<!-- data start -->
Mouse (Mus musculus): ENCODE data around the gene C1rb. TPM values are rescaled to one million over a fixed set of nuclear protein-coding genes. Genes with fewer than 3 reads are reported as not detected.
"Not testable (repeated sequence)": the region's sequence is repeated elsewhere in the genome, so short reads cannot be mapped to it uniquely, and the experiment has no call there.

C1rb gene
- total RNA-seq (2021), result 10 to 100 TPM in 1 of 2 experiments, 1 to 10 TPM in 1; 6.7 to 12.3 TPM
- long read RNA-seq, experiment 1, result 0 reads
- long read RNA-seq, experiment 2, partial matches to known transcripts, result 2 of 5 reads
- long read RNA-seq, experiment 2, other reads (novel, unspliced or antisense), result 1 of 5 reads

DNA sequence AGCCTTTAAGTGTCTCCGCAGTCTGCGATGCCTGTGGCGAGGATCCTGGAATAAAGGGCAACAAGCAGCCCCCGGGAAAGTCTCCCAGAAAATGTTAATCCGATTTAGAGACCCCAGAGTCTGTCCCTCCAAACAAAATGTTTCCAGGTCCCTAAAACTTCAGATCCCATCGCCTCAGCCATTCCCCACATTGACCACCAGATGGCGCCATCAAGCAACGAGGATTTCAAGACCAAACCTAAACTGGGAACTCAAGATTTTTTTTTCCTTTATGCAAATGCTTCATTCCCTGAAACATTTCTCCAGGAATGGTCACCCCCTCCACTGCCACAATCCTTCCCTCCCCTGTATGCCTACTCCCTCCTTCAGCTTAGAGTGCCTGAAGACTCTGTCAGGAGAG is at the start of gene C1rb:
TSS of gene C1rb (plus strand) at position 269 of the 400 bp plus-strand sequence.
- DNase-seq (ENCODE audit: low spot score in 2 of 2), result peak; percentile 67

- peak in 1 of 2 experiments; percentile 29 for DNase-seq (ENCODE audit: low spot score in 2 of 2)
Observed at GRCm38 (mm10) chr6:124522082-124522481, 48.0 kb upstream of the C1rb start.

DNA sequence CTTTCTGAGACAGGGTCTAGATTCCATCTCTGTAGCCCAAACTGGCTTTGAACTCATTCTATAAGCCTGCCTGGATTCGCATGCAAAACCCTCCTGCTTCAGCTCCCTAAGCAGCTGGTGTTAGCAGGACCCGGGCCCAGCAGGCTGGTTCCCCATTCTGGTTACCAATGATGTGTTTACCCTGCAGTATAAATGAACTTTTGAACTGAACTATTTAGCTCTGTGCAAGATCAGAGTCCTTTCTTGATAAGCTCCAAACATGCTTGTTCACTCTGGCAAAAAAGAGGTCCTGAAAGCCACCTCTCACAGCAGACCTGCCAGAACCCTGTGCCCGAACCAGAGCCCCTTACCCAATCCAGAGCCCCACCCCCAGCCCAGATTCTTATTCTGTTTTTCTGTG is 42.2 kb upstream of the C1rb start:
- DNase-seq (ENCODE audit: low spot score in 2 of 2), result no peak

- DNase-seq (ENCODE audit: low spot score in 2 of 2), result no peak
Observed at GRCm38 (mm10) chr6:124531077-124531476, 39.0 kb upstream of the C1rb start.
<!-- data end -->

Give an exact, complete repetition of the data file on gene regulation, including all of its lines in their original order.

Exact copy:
Mouse (Mus musculus): ENCODE data around the gene C1rb. TPM values are rescaled to one million over a fixed set of nuclear protein-coding genes. Genes with fewer than 3 reads are reported as not detected.
"Not testable (repeated sequence)": the region's sequence is repeated elsewhere in the genome, so short reads cannot be mapped to it uniquely, and the experiment has no call there.

C1rb gene
- total RNA-seq (2021), result 10 to 100 TPM in 1 of 2 experiments, 1 to 10 TPM in 1; 6.7 to 12.3 TPM
- long read RNA-seq, experiment 1, result 0 reads
- long read RNA-seq, experiment 2, partial matches to known transcripts, result 2 of 5 reads
- long read RNA-seq, experiment 2, other reads (novel, unspliced or antisense), result 1 of 5 reads

DNA sequence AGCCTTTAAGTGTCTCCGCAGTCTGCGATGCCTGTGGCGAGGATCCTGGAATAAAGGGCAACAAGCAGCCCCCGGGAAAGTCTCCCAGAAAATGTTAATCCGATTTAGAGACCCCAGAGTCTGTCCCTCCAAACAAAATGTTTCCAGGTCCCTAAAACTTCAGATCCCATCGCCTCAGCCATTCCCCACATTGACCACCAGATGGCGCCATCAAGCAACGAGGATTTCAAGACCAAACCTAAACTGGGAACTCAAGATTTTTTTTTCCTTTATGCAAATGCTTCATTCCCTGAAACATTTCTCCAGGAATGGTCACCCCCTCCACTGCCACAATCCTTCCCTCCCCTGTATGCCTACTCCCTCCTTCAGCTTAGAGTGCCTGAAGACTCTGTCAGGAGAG is at the start of gene C1rb:
TSS of gene C1rb (plus strand) at position 269 of the 400 bp plus-strand sequence.
- DNase-seq (ENCODE audit: low spot score in 2 of 2), result peak; percentile 67

- peak in 1 of 2 experiments; percentile 29 for DNase-seq (ENCODE audit: low spot score in 2 of 2)
Observed at GRCm38 (mm10) chr6:124522082-124522481, 48.0 kb upstream of the C1rb start.

DNA sequence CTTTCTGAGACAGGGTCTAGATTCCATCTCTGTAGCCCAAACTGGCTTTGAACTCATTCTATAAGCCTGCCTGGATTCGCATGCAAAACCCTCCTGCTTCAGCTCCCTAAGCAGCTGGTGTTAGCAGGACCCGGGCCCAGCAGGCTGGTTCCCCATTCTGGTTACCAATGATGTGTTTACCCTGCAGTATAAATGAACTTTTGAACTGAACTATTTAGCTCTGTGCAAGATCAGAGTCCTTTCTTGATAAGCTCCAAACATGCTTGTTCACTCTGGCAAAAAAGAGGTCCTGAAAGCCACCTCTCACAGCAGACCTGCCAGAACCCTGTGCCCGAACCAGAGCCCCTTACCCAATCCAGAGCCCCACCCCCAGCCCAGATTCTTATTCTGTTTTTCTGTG is 42.2 kb upstream of the C1rb start:
- DNase-seq (ENCODE audit: low spot score in 2 of 2), result no peak

- DNase-seq (ENCODE audit: low spot score in 2 of 2), result no peak
Observed at GRCm38 (mm10) chr6:124531077-124531476, 39.0 kb upstream of the C1rb start.